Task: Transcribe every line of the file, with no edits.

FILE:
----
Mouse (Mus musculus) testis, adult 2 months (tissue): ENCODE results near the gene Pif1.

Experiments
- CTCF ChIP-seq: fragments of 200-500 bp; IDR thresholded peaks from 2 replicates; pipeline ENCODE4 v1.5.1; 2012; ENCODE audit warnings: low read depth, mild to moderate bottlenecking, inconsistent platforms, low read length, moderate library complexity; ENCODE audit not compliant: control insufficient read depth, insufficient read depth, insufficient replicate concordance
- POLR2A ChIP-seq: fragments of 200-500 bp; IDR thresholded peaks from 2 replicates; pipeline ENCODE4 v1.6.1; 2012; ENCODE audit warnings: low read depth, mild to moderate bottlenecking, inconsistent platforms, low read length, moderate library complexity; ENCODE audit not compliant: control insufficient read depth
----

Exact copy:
Mouse (Mus musculus) testis, adult 2 months (tissue): ENCODE results near the gene Pif1.

Experiments
- CTCF ChIP-seq: fragments of 200-500 bp; IDR thresholded peaks from 2 replicates; pipeline ENCODE4 v1.5.1; 2012; ENCODE audit warnings: low read depth, mild to moderate bottlenecking, inconsistent platforms, low read length, moderate library complexity; ENCODE audit not compliant: control insufficient read depth, insufficient read depth, insufficient replicate concordance
- POLR2A ChIP-seq: fragments of 200-500 bp; IDR thresholded peaks from 2 replicates; pipeline ENCODE4 v1.6.1; 2012; ENCODE audit warnings: low read depth, mild to moderate bottlenecking, inconsistent platforms, low read length, moderate library complexity; ENCODE audit not compliant: control insufficient read depth